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Sunday, May 14, 2017

TDSC and Battlestar Galactica. Meet My Top Geography Students. Two New Supervisors. Great New Logo Designs. Space News. Theater Imaginarium.

Telos Discovery Space Center Adopts Battlestar Galactica Pips.

We all know Megan and her ways of carefully blending of all things sci-fi into her work as program director at the Telos Discovery Space Center. This blending of universes took another step this week with the introduction of Battlestar Galactica command rank pips for her flight directors.  

I was a witness to the pipping of the Canyon Grove TDSC site manager Maeson Busk Friday evening.  Megan was proud to present him with Admiral Adama's pips signifying his position. The new pips, added to his flight director pips, have a tendency to fill every room he enters with golden light. He claims it's his warm, personable personality but we all know it's the gold pips.

Admiral Adama with pips

Maeson finds it difficult to walk upright with the weight of gold around his neck, but does pretty well with the help of a cane.

The Telos Discovery Space Center Gang all Pipped Out
They really are this happy - all the time. Strange isn't it?

Mr. Williamson's 6th Grade Top Geography Students Fly the Everest at TDSC. 

They're as good as Google Maps when it comes to finding any place on earth. Put them in space and it's "Lost in Space" I think they spent most of the mission chasing their own sensor shadow.  

I got an email from Megan Warner inviting me to bring students to a practice mission for a trainee flight director.  I was a win win solution to a problem. I needed to find a way to reward my top geography students for a year's diligent work at memorizing the nations of the world and Megan needed a test crew for a flight director pass.  

I made it to the last half of their mission due to a prior commitment on the USS Voyager. It was the final LDM mission for my Farpoint 4th and 5th grade Tiger Squadrons. Of course I supplied the required Vitamin Rings as a successful mission treat. What's a mission with Vitamin Rings?  

Mr. W.   

Meet Two New TDSC Supervisors

Meet Jennie and Jonathon. These two are our newest paid staff members here at the Telos Discovery Space Center (TDSC). They are both brand new supervisors that would love to get to know you and your crew mates. Have any of you flown with them yet? Share your stories! If you haven't, you really should. They're pretty awesome. Book an Everest mission or sign up for camps and come make some Jennie and Jonathon memories of your own!

Megan Warner
TDSC Director

More Entries in TDSC's Logo Contest. Which is Your Favorite?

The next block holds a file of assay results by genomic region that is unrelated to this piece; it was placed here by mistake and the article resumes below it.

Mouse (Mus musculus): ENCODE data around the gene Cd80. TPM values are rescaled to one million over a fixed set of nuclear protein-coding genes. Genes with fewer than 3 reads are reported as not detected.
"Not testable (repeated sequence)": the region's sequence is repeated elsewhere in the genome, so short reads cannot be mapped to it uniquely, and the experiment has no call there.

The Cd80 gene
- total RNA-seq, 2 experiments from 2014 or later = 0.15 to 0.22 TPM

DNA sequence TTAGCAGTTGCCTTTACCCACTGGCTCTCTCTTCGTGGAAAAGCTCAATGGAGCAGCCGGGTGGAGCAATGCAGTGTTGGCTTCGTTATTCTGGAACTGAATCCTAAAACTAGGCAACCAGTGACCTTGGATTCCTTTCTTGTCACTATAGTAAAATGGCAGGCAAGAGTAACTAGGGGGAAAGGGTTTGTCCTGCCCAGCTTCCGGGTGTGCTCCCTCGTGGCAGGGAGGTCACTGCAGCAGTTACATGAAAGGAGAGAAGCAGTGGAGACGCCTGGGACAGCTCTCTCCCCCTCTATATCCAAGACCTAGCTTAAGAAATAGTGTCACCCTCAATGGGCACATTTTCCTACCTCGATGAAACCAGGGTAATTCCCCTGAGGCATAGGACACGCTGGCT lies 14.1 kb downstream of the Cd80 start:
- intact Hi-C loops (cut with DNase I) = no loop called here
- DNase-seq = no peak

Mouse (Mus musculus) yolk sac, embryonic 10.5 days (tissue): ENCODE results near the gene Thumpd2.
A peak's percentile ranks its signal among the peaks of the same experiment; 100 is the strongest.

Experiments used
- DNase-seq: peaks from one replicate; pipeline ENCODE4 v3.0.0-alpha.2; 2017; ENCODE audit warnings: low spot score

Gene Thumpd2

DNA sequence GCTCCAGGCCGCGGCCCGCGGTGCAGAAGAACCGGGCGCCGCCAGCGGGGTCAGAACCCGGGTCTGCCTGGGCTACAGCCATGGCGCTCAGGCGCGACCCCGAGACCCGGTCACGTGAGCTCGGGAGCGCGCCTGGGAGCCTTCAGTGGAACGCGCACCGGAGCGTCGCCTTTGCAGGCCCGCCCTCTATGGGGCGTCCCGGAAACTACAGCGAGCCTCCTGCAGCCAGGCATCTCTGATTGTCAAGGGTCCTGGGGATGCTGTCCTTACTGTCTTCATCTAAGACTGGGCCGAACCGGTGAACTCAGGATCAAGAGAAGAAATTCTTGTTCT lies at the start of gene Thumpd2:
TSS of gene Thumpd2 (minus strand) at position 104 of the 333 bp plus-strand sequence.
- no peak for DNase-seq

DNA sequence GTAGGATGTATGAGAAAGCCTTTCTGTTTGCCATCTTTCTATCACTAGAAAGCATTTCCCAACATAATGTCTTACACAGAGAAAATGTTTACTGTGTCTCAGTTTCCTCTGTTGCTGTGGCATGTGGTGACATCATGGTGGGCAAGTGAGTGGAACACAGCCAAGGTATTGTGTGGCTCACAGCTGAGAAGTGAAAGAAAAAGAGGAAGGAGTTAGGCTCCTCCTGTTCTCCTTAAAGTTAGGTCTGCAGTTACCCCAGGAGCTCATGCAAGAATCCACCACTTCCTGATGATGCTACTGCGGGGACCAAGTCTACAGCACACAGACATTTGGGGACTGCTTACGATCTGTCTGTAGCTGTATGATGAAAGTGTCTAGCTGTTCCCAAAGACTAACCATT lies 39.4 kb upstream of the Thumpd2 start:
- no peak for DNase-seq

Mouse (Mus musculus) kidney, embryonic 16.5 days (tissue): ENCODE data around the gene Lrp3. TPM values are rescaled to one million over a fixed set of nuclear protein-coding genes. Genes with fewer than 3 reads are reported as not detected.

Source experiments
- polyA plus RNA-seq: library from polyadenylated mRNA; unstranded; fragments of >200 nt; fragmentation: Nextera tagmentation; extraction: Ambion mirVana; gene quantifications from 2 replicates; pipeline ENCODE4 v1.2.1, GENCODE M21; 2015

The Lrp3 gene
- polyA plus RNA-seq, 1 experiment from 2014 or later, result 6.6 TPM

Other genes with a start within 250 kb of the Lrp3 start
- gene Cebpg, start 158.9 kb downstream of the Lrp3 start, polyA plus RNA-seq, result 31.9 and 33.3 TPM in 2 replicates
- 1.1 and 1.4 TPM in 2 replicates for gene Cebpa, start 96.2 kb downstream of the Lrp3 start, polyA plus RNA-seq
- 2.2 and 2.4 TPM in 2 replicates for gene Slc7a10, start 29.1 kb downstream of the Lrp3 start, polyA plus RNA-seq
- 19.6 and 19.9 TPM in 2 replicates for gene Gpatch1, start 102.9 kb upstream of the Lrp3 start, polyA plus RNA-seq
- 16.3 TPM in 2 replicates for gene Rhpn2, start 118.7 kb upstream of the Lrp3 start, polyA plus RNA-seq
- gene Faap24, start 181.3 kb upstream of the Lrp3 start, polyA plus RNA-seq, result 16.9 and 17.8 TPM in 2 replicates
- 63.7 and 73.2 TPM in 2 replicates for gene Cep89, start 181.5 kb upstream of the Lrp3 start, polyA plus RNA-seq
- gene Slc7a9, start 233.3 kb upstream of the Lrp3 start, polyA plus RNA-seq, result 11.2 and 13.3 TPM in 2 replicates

by Megan Warner
TDSC Director

This design was sent to us by Nick Gibson. He grew up going to the Christa McAuliffe Space Education Center in Pleasant Grove, and loves space and sci-fi. His logo is filled with symbolism, as he listed like this:
1. Stretched outward is a classical wing design with sleek, sharp edges, consistent with the flight theme of real world space exploration organizations, carrying us upward.
2. At the center of the design is the symbol for Polaris, the northern star, which has guided mankind though the darkest voyages to find their way to a new worlds and adventures.
3. The external edges of the design resemble a 'T' with a downward triangular shape. The T obviously for 'Telos', and the downward triangle keeping us grounded, remembering our roots below as we ascend upward.
4. Polaris is highlighted by the wing shapes an an ellipse, drawing the attention inward, signifying that the stars are our aim, our Telos."
What do you think about this one?

Logo number two came from the mind of Michael Palmer. I think it looks rather like a NASA patch, don't you? Would you wear this on your sleeve?

Last but certainly not least, we have the design we got from Shayna Fairbanks. This intricate logo includes a nod to our parent company Telos U, especially in the gold as shown here. Can you find all the spacey elements Shayna put in it?

Space News
by Mark Daymont

200th EVA for ISS

US Astronaut Jack Fisher prepares to enter the airlock and go for a walk.
Although designated US-42, the spacewalk on Friday by two US astronauts was also the 200th spacewalk for the construction and maintenance of the International Space Station. Astronauts Peggy Whitson (NASA, Commander of Expedition 51) and Jack FIsher (NASA, Exp. 51 flight engineer, on his first mission in space) conducted a four hour spacewalk that was shortened due to problems with battery power in one of the suits.

During their EVA, they accomplished quite a bit of work. They replaced an avionics box supplying electricity to some experiments, a data connector to the Alpha Imaging Spectrometer, insulation on the Japanese robotic arm, and a shield cover on Pressurized Mating Adapter 3. In total, there have been almost 1248 hours of spacewalks since the first one in 1998.

For more information on station activities, go to: .

Imaginarium Theater
The Best Gifs of the Week Edited for a General Audience and Classrooms

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